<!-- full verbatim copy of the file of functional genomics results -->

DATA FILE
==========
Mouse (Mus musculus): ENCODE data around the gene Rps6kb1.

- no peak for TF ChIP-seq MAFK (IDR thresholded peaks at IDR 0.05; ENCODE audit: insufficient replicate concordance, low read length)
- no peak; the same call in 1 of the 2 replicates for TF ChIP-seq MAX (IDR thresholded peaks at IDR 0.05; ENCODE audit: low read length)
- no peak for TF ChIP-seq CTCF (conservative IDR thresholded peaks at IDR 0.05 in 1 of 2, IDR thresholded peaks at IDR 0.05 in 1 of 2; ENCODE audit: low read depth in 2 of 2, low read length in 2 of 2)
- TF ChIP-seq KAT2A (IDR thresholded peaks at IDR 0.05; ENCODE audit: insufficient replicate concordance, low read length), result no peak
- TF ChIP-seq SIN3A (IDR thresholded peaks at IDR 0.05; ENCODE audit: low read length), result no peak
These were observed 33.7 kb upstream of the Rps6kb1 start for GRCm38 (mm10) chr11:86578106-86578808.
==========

Mouse (Mus musculus): ENCODE data around the gene Rps6kb1.

- no peak for TF ChIP-seq MAFK (IDR thresholded peaks at IDR 0.05; ENCODE audit: insufficient replicate concordance, low read length)
- no peak; the same call in 1 of the 2 replicates for TF ChIP-seq MAX (IDR thresholded peaks at IDR 0.05; ENCODE audit: low read length)
- no peak for TF ChIP-seq CTCF (conservative IDR thresholded peaks at IDR 0.05 in 1 of 2, IDR thresholded peaks at IDR 0.05 in 1 of 2; ENCODE audit: low read depth in 2 of 2, low read length in 2 of 2)
- TF ChIP-seq KAT2A (IDR thresholded peaks at IDR 0.05; ENCODE audit: insufficient replicate concordance, low read length), result no peak
- TF ChIP-seq SIN3A (IDR thresholded peaks at IDR 0.05; ENCODE audit: low read length), result no peak
These were observed 33.7 kb upstream of the Rps6kb1 start for GRCm38 (mm10) chr11:86578106-86578808.